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Have Money, Won’t Spend It on Students

The concept of noblesse oblige does not appear to have made it into the 21st Century, at least judging from the fact that there is negative correlation between a school’s wealth and the number of Pell Grant recipients in its student body. The Jack Kent Cooke Foundation has published a lengthy report that includes the below chart measuring the percent of Pell Grant recipients against the per-student size of a school’s endowment (a favorite measure of this space, given that the College is far wealthier on a per-student basis than Penn, Columbia, Brown and Cornell):

Pell Grants Jack Kent Cooke Foundation.jpg

Dartmouth admits proportionately fewer Pell Grant students than any other Ivy, save Harvard and Yale. The poorer half of the Ivies reaches out more effectively than we do to kids from relatively poor families.

Addendum: The Cooke Foundation report also notes that our cost to apply of $80 puts us among the Top Ten most expensive schools in the country. Only Stanford at $90, and Duke and Columbia at $85 are more expensive — though Columbia’s high price does not seem to deter it from admitting a large number of students requiring Pell Grants. Inside Higher Education notes:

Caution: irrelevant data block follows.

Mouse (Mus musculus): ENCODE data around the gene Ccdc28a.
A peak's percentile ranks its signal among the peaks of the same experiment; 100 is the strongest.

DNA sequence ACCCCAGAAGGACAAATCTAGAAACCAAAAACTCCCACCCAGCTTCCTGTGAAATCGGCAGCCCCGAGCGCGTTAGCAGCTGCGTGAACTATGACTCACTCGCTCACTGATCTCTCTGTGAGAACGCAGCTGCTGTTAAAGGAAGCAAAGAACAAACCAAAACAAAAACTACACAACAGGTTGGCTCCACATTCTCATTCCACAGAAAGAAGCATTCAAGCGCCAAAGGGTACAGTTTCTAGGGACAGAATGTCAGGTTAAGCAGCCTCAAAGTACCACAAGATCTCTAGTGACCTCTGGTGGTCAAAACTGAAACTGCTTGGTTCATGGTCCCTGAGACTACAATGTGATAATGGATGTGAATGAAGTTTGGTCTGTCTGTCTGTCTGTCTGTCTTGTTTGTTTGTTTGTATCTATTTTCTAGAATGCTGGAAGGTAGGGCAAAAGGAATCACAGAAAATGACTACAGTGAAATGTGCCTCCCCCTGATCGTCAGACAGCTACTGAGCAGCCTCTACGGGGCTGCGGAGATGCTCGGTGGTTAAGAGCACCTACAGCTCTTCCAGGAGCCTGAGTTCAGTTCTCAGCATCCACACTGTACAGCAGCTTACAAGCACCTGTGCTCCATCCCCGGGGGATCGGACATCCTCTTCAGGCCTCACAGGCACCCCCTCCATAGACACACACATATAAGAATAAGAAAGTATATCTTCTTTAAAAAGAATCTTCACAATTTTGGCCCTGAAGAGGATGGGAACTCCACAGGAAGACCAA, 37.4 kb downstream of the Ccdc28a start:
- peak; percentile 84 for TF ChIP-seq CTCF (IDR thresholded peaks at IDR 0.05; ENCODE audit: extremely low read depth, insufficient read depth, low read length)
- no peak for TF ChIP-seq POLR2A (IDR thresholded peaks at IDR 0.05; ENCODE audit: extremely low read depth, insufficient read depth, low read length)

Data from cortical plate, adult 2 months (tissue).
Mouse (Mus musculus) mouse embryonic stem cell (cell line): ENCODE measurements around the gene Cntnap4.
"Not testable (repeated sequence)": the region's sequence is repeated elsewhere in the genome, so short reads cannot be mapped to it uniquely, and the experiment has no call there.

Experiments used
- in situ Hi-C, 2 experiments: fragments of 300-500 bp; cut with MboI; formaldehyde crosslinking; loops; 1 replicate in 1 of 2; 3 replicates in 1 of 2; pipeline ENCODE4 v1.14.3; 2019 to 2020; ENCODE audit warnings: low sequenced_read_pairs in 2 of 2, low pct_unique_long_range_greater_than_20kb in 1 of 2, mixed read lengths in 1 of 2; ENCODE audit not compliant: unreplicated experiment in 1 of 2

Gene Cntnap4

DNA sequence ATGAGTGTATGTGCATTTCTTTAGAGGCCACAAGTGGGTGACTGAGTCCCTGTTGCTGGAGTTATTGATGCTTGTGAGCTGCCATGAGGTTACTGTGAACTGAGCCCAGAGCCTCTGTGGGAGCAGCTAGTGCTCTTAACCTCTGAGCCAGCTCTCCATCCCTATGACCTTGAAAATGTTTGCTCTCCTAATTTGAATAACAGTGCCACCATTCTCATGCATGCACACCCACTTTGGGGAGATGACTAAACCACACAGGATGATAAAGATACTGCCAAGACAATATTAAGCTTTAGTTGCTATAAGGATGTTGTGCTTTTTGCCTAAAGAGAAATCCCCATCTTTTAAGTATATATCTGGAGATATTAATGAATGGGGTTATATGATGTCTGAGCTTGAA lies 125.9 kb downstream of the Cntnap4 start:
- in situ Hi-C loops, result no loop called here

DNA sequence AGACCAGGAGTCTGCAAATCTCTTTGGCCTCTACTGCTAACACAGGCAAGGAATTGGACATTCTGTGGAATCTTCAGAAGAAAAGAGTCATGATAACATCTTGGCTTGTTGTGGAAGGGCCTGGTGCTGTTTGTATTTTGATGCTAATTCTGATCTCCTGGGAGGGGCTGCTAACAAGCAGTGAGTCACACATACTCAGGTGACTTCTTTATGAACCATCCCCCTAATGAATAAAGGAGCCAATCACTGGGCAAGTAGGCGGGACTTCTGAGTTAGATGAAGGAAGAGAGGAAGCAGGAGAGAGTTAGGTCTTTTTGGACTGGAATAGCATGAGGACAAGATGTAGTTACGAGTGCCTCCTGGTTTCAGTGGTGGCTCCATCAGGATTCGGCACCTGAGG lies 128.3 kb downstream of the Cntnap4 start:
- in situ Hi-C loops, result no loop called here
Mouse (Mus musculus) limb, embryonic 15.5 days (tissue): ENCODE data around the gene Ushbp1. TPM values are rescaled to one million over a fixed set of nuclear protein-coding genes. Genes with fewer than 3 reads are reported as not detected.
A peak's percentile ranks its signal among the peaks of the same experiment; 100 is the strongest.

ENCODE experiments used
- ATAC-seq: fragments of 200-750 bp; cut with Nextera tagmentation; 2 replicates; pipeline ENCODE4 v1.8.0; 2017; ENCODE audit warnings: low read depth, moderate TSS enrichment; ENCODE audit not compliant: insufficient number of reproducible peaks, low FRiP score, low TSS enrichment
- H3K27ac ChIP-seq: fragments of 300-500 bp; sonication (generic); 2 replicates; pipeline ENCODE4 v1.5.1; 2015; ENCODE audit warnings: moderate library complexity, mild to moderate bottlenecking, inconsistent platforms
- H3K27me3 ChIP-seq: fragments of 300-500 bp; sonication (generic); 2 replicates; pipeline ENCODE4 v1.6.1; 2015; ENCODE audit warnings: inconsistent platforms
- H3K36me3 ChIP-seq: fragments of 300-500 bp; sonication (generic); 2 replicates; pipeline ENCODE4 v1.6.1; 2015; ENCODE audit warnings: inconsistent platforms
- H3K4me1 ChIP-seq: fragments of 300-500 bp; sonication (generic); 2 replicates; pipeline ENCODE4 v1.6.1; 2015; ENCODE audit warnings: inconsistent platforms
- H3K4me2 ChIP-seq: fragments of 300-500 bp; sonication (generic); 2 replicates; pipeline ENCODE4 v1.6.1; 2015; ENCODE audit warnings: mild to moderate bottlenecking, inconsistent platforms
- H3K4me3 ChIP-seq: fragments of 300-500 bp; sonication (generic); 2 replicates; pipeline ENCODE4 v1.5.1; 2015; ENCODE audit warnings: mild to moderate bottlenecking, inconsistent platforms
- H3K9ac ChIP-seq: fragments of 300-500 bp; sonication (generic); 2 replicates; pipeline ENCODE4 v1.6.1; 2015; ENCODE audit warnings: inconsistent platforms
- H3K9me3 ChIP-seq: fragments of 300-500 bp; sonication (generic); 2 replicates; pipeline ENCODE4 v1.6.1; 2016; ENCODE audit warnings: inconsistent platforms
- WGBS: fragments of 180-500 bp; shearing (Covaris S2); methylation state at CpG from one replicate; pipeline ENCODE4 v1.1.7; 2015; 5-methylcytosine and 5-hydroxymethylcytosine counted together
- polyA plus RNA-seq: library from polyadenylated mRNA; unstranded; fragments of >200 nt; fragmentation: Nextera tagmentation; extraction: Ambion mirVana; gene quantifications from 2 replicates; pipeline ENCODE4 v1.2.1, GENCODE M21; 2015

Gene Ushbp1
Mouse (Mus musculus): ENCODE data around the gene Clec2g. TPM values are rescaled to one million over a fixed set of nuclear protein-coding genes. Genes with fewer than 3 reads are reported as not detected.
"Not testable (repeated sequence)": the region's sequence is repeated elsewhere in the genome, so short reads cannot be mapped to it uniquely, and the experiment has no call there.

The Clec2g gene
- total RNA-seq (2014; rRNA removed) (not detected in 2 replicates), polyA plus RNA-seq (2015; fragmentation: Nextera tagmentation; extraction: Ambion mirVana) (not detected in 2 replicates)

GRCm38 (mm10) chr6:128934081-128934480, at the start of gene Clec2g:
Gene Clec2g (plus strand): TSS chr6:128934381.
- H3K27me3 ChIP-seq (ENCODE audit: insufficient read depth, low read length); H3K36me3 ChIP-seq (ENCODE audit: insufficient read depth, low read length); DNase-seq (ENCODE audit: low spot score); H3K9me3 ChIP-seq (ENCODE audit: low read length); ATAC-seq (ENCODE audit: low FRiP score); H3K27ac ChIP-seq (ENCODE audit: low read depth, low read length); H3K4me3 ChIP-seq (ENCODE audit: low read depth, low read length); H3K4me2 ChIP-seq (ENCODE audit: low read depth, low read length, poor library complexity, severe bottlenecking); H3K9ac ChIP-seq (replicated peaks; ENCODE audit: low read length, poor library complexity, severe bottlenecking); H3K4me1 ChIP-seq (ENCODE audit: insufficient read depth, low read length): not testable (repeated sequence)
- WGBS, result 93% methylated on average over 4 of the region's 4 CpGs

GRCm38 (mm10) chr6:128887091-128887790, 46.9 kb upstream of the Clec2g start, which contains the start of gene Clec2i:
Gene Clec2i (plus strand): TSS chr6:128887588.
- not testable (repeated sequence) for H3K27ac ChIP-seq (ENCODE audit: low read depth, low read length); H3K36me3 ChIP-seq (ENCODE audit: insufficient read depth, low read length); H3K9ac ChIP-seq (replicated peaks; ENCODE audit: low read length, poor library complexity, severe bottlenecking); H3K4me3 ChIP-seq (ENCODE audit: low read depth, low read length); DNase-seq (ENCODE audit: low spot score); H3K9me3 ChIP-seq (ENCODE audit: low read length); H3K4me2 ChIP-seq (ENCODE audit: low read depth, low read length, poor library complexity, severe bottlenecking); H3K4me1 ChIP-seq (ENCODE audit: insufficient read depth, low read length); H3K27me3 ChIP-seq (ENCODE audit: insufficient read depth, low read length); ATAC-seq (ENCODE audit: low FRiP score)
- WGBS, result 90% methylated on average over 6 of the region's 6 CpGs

Most colleges and universities charge application fees ($65 is common, and some fees are higher). While the fees may seem small in the context of the total price of attending a private college, many low-income students report that they don’t have the money. Colleges that have dropped application fees or made waivers automatic for many applicants have reported significant gains in the number of low-income students who apply, and who enroll.

Almost all colleges participate in programs that allow applicants to seek a waiver for application fees. But the foundation’s survey suggests that this isn’t working as well as it could.

Addendum: An alumnus writes in:

A math major like Phil Hanlon has this under control. By increasing the student body size by 20%, the embarrassingly-awkward wealth per student ratio is reduced. So does slowing down capital campaigns. We can impact both numerator and denominator.

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